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Genotypes and phenotypes of patients with Lafora disease living in Germany
Neurological Research and Practice volume 1, Article number: 34 (2019)
Lafora progressive myoclonus epilepsy (Lafora disease) is a rare, usually childhood-onset, fatal neurodegenerative disease caused by biallelic mutations in EPM2A (Laforin) or EPM2B (NHLRC1; Malin). The epidemiology of Lafora disease in Germany is largely unknown. The objective of this retrospective case series is to characterize the genotypes and phenotypes of patients with Lafora disease living in Germany.
The patients described in this case series initially had the suspected clinical diagnosis of Lafora disease, or unclassified progressive myoclonus epilepsy. Molecular genetic diagnostics including next generation sequencing-based diagnostic panel analysis or whole exome sequencing was performed.
The parents of four out of the 11 patients are nonconsanguineous and of German origin while the other patients had consanguineous parents. Various variants were found in EPM2A (six patients) and in EPM2B (five patients). Eight variants have not been reported in the literature so far. The patients bearing novel variants had typical disease onset during adolescence and show classical disease courses.
This is the first larger case series of Lafora patients in Germany. Our data enable an approximation of the prevalence of manifest Lafora disease in Germany to 1,69 per 10 million people. Broader application of gene panel or whole-exome diagnostics helps clarifying unclassified progressive myoclonus epilepsy and establish an early diagnosis, which will be even more important as causal therapy approaches have been developed and are soon to be tested in a phase I study.
Lafora disease (LD; EPM2A/B; OMIM #254780) is a severe form of progressive myoclonus epilepsy inherited in an autosomal recessive mode and caused by biallelic mutations in EPM2A (Laforin) or EPM2B (NHLRC1; Malin) [1, 2]. Pathogenic homozygous or compound heterozygous mutations in both genes cause cytoplasmatic precipitation, aggregation and accumulation of neurotoxic poorly branched and insoluble glycogen forming polyglucosan inclusions (so-called Lafora bodies) leading to progressive neurodegeneration. In most cases, the disease starts with epileptic seizures in late childhood or adolescence. Apart from multiple types of seizures (tonic-clonic, myoclonic, absence, atonic, or visual), LD patients develop progressive cerebellar ataxia, dysarthria, dementia and neuropsychiatric symptoms. LD usually leads to death within 10 years after symptom onset. The prevalence is below 1–9 in 106, depending on the population and the frequency of consanguinity . The epidemiology as well as the genotypic and phenotypic spectrum of LD in Germany is largely unknown. At present, therapy is merely symptomatic and palliative. Recent preclinic studies have shown that downregulation of glycogen synthesis prevents LD in mice . Antisense oligonucleotides (ASO) targeting the glycogen synthase mRNA significantly reduce Lafora body load in LD mice (unpublished observation). Consequently, an ASO targeting the human glycogen synthase mRNA is being developed towards an upcoming clinical trial. A two-year natural history study prerequisite for this therapy trial is currently ongoing (NCT03876522).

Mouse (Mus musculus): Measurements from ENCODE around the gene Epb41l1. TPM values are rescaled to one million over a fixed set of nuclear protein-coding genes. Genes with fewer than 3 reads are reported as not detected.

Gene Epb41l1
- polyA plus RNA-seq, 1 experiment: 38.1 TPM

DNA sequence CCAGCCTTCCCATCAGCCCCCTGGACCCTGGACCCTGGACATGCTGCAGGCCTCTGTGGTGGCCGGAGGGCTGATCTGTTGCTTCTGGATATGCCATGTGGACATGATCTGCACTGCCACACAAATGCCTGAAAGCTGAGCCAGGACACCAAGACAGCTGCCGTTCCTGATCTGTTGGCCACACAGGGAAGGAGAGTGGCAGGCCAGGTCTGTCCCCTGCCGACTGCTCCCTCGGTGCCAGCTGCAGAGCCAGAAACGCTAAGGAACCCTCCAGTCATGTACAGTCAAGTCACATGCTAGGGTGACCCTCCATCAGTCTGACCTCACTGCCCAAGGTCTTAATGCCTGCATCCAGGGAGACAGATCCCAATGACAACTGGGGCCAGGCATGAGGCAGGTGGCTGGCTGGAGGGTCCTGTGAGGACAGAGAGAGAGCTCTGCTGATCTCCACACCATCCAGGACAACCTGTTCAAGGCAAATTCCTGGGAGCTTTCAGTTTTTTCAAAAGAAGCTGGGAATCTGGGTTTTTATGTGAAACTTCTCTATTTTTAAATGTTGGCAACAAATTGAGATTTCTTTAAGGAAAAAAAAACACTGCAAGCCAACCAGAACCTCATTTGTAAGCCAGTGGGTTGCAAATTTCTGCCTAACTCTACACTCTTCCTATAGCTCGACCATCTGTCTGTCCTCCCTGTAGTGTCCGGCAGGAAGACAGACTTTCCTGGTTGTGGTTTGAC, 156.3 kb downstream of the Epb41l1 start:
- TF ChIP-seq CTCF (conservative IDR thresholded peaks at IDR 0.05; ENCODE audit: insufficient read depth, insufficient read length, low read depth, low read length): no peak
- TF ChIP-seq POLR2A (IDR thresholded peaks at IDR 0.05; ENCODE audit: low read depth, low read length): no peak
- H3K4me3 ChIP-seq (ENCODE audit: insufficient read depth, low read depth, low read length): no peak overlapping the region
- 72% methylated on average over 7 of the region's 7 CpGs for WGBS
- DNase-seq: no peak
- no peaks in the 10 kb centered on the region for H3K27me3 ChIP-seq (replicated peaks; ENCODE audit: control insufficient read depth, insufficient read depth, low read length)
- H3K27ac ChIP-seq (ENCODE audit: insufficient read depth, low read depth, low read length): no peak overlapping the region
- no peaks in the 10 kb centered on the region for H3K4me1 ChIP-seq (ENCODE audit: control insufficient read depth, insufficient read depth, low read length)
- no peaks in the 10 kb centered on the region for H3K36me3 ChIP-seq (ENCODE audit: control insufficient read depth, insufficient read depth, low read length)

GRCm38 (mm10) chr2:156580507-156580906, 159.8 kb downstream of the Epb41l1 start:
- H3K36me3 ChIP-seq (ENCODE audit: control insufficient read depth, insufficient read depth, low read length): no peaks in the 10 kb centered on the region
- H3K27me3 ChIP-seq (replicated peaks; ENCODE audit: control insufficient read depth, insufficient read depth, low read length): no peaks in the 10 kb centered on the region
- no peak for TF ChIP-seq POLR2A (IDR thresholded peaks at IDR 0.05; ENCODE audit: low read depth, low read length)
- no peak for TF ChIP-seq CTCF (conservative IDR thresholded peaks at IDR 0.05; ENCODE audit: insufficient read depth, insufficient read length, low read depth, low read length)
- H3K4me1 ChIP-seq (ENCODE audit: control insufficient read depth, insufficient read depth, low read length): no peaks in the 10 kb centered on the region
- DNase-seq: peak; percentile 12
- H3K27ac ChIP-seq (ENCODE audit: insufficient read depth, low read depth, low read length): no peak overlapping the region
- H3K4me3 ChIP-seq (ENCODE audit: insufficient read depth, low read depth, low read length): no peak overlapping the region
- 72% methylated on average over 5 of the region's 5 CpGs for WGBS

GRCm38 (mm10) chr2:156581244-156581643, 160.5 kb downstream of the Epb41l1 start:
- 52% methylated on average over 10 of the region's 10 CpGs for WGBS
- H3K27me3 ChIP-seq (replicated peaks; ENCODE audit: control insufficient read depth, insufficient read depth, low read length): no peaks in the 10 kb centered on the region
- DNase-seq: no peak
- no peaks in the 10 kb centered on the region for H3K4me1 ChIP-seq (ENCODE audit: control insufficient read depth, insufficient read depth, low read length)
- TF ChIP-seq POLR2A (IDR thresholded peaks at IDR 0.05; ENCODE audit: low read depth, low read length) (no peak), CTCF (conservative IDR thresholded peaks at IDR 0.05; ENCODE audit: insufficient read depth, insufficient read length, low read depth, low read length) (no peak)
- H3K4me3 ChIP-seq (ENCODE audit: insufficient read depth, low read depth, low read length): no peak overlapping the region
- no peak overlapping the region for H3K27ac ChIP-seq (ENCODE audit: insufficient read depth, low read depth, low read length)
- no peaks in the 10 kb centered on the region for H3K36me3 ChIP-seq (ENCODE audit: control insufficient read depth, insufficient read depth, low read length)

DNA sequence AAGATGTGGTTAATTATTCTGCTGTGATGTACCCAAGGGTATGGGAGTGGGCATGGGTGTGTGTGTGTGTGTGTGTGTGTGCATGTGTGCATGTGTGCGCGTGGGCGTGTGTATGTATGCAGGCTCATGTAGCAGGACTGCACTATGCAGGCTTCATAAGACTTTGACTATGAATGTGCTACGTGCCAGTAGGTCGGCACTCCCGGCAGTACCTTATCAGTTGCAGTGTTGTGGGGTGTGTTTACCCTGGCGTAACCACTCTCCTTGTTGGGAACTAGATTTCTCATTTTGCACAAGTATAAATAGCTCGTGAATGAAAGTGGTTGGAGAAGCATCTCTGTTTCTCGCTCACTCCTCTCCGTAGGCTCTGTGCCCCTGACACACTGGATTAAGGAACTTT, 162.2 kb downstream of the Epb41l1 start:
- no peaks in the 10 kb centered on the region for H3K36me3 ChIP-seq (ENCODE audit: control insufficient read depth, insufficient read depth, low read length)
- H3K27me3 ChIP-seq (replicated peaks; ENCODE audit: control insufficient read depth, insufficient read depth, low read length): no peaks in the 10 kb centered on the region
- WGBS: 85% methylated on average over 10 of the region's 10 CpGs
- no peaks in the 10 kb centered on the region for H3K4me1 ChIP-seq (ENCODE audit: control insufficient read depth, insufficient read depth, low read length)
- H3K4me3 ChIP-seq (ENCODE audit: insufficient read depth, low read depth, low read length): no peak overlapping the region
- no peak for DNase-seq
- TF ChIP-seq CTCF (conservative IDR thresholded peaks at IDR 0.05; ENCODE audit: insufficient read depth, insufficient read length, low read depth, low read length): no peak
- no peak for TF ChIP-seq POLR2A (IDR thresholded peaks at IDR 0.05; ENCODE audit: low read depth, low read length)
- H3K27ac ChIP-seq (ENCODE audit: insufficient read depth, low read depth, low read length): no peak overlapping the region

Here, we describe the genotypes and phenotypes of 11 index patients with LD living in Germany.
Molecular diagnostics was performed as part of the clinical follow-up in all cases. DNA was extracted from EDTA blood samples according to standard procedures. Next generation sequencing (NGS)-based diagnostic panel analysis or whole exome sequencing was performed in 11 index patients with suspected clinical diagnosis of Lafora disease, or unclassified progressive myoclonus epilepsy. Annotation of reported variants is based on human reference genome Homo sapiens GRCh37 (hg19). All patients or parents, respectively, gave their consent to publication of their cases.
Four out of the 11 patients are of German origin. Variants in EPM2A or EPM2B were detected by NGS in all 11 index patients with suspected LD or unclassified progressive myoclonus epilepsy. Variants of various types were detected in EPM2A in six patients (three of them of German origin) and in EPM2B in five patients (one of them of German origin; see Table 1). Five EPM2A variants (c.259A > G, c.290 T > G, c.759delinsCATGCA, c.836G > T, c.917A > T) and three EPM2B variants (c.385C > T, c.583del, and c.730delG) have not been reported in the LD literature or in the Lafora gene mutation database (http://projects.tcag.ca/lafora/) before . The mean age of disease onset is 13,7 ± 0,6 years (mean ± SEM) in the patients bearing EPM2A variants and 14,6 ± 2,3 years in those carrying EPM2B variants. The cumulative mean age of onset of this cohort is 14,1 ± 1,0 years (range: 8–21 years).